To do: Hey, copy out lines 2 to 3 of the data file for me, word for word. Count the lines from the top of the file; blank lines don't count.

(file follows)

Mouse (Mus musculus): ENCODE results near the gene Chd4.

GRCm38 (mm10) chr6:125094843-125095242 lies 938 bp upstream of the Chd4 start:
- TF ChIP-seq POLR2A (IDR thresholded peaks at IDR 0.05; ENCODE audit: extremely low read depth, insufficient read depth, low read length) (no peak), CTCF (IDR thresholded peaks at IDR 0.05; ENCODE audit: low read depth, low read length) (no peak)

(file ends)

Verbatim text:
GRCm38 (mm10) chr6:125094843-125095242 lies 938 bp upstream of the Chd4 start:
- TF ChIP-seq POLR2A (IDR thresholded peaks at IDR 0.05; ENCODE audit: extremely low read depth, insufficient read depth, low read length) (no peak), CTCF (IDR thresholded peaks at IDR 0.05; ENCODE audit: low read depth, low read length) (no peak)